Foraging in November and December: edible wild plants to look out for

Don't let short days and cold, damp weather put you off. Find this cast of characters and you'll be in for a foraging treat.

You'd expect to find nuts and seeds but look out for fresh, new leaves too. Here’s a short guide to our favourites.

Always take a good field guide with you and please follow our sustainable foraging guidelines.

Bullace (Prunus domestica)

Use bullace to make jam, wine and liquers. (Photo: cnmb15/Alamy)
Use bullace to make jam, wine and liquers. (Photo: cnmb15/Alamy)

Bullace is a wild variety of plum and is similar to damson. In some years the hedgerow can be straining from the weight of bullace fruits.

How to use it: the fruits can be used to make crumbles, jams and preserves, fruit wine and to make fruit liqueurs (similar to sloe gin).

What to look for: small, oval fruits can vary in colour but are usually blue, purple or black. They tend to taste acidic until ripe. This is a great late season fruit as it ripens up to six weeks later than many others from October to November.

Wild food: a guide for foragers by Roger Phillips

Get the best foraging recipes in this book

Hairy bittercress (Cardamine hirsuta)

Add a few peppery leaves to a winter salad. (Photo: Alamy/N. Cattlin))
Add a few peppery leaves to a winter salad. (Photo: Alamy/N. Cattlin))

A common annual herb with rounded leaves that's considered by most gardeners to be a weed. It can grow through the winter, though usually stays in a compact rosette form close to the ground. Its leaves and flowers have a delicious, peppery, tangy flavour.

How to use it: pick leaves from the middle of the rosette-like plant and wash well to get rid of any dust or grit.  It's pepperiness is good in winter salads (especially when mixed with goat's cheese and beetroot). Or add it to soups, salsa and pesto. 

What to look for:  In winter, you'll often find it growing on bare soil in flower beds and vegetable patches.

Hop (Humulus lupulus)

Look for this plant climbing along hedgerows. (Photo:  D. Fuchs/Wikimedia Commons)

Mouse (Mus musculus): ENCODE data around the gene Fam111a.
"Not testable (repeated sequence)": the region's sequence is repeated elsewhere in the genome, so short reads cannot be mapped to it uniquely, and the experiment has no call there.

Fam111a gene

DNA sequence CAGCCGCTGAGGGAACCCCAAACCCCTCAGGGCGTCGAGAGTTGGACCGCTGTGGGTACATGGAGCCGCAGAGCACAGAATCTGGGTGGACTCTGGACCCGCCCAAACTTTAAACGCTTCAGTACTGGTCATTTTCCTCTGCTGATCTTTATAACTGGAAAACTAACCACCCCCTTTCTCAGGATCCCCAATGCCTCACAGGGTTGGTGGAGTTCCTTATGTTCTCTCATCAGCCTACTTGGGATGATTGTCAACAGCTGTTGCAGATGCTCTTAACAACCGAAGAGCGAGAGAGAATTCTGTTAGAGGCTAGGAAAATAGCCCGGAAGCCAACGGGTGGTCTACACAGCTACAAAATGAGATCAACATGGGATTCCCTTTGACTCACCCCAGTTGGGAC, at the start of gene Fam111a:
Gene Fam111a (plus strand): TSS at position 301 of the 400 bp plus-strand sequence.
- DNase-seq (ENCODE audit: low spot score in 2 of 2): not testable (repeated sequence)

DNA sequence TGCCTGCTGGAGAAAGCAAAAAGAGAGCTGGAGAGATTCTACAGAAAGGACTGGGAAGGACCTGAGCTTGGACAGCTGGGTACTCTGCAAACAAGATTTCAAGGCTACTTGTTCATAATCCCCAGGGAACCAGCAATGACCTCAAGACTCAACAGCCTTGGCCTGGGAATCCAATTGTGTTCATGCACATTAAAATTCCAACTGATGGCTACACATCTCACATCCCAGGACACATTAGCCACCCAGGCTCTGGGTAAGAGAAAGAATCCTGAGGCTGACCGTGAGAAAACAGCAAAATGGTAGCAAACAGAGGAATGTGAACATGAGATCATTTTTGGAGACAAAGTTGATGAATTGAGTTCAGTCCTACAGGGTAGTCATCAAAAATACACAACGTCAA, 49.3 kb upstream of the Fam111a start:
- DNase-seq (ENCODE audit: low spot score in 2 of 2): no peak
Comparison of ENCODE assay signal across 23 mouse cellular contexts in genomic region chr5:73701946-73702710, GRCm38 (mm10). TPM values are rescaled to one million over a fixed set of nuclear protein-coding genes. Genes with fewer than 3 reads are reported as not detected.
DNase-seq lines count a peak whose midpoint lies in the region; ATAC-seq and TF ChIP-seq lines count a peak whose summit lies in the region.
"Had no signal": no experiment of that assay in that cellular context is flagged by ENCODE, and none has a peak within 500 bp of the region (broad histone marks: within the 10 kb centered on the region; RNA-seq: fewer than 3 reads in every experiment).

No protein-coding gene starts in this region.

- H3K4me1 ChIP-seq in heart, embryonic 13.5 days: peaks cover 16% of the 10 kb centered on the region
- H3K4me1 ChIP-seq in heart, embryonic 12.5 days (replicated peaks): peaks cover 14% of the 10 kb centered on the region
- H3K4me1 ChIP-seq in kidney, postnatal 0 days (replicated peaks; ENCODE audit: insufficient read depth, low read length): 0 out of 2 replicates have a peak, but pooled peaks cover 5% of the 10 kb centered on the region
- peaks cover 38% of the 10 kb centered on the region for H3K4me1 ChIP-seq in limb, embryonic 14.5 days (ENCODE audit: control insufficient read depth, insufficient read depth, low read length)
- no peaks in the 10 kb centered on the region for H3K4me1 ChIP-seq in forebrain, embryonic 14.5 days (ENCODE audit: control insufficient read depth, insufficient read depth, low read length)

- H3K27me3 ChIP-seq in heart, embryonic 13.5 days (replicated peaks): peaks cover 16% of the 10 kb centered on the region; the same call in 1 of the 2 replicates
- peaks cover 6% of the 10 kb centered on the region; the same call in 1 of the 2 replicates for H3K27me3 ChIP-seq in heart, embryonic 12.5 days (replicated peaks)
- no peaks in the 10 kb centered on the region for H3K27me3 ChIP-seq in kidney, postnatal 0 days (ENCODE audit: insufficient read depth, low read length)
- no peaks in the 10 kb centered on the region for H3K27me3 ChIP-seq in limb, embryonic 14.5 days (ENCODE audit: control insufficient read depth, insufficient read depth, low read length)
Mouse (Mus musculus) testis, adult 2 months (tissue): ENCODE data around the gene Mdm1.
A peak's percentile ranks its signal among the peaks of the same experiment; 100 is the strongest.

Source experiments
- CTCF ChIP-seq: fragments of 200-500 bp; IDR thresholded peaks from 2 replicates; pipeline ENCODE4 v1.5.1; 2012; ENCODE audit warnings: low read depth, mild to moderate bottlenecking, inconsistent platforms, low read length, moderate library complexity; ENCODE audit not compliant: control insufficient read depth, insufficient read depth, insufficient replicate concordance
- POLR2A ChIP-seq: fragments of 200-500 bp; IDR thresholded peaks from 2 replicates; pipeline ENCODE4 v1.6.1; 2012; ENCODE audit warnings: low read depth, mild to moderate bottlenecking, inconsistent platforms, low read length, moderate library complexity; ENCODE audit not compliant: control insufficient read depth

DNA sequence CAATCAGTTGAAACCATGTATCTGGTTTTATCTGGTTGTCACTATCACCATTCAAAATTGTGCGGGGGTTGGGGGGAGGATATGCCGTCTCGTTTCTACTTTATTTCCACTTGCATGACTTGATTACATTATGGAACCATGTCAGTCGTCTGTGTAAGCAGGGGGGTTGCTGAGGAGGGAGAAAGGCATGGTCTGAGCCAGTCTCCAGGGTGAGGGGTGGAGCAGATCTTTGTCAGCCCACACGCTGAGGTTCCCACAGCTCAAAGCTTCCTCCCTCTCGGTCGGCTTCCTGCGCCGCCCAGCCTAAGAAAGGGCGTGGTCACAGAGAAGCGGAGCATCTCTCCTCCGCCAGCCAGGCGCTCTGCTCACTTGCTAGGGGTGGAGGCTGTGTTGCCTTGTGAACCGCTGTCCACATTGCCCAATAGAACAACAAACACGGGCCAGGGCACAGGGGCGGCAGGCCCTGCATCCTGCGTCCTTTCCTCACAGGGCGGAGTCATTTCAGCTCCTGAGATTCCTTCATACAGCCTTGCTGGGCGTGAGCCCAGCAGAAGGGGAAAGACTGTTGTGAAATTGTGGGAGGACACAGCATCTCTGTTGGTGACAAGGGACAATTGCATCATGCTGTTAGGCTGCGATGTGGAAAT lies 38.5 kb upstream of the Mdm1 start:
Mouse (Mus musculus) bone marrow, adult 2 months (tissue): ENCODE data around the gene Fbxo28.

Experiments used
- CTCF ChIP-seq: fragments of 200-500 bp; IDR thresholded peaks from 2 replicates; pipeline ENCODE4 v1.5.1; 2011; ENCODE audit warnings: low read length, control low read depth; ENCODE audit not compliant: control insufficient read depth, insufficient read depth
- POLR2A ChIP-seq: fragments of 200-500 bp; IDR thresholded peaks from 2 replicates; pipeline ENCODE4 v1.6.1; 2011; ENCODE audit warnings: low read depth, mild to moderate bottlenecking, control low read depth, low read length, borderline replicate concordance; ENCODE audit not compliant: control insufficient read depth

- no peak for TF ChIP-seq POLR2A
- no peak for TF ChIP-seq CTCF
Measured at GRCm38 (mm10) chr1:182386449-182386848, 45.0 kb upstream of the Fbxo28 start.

Look for this plant climbing along hedgerows. (Photo: D. Fuchs/Wikimedia Commons)

A creeping, climbing plant in the same family as cannabis.

How to use it: all parts of the plant are edible at certain times of the year. Flowers from female plants (also called seed cones or strobiles) are used mainly as a flavouring and stability agent in beer. They have a bitter, zesty flavour. They can also be used to make teas, tinctures and infusions.  Dried flowers can be stuffed inside pillows to induce sleep. Or use the plant to decorate your home.

What to look for: look for it in hedgerows and clambering up small trees, fences and poles. Its papery green-yellow female flowers (strobiles) are ripe and ready to pick from mid-September and into winter.

Pine (Pinus species)

Dislodgen seeds from open pine cones by shaking them. (Photo: Alamy)
Dislodgen seeds from open pine cones by shaking them. (Photo: Alamy)

A good tree for winter foraging since both needles and seeds from various species of pine trees are edible.

How to use it: collect the needles and the seeds. A tea extracted from pine needles is apparently high in vitamin C, making it a great anti-cold remedy. It also contains vitamin A and beta-carotene. Seeds can be dislodged from open pine cones by shaking them. Seeds can be eaten raw but are usually roasted or toasted.

What to look for: an evergreen coniferous tree but look for young trees as its easier to harvest pine needles. Make absolutely sure that you don’t accidentally harvest the needles from yew.

Make Robin Harwood’s pine needle vinegar

Sweet chestnut (Castanea sativa)

Look for the best crop of chestnuts on large established trees. (Photo: Alamy)
Look for the best crop of chestnuts on large established trees. (Photo: Alamy)

A favourite at this time of year, and a Christmas classic. Sweet chestnut trees were introduced to the UK by the Romans.

How to use it: the nuts can be baked, roasted, boiled or microwaved. Remember to score a cross in them to stop them from exploding when they are cooked. Once cooked and peeled they can be eaten as they are or used in deserts and stuffings. You can also candy them, puree them or store them in syrup.

What to look for: you’ll find the best crop at the foot of large established trees. Trees start dropping nuts from October and into late autumn and early winter.

Wild food: a complete guide for foragers by Roger Phillips

Get the best foraging recipes in this book